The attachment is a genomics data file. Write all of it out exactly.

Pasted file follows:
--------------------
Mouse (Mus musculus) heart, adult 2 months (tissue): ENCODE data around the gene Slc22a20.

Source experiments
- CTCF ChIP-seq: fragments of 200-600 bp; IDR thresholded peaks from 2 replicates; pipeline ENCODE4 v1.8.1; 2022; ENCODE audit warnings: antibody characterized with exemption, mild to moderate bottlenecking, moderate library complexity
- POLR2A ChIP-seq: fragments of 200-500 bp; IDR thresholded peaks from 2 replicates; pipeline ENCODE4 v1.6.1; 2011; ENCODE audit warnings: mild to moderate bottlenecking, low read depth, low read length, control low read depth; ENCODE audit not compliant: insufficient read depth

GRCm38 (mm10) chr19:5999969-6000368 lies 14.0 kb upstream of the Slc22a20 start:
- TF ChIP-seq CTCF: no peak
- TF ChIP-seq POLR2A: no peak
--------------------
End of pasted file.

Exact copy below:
Mouse (Mus musculus) heart, adult 2 months (tissue): ENCODE data around the gene Slc22a20.

Source experiments
- CTCF ChIP-seq: fragments of 200-600 bp; IDR thresholded peaks from 2 replicates; pipeline ENCODE4 v1.8.1; 2022; ENCODE audit warnings: antibody characterized with exemption, mild to moderate bottlenecking, moderate library complexity
- POLR2A ChIP-seq: fragments of 200-500 bp; IDR thresholded peaks from 2 replicates; pipeline ENCODE4 v1.6.1; 2011; ENCODE audit warnings: mild to moderate bottlenecking, low read depth, low read length, control low read depth; ENCODE audit not compliant: insufficient read depth

GRCm38 (mm10) chr19:5999969-6000368 lies 14.0 kb upstream of the Slc22a20 start:
- TF ChIP-seq CTCF: no peak
- TF ChIP-seq POLR2A: no peak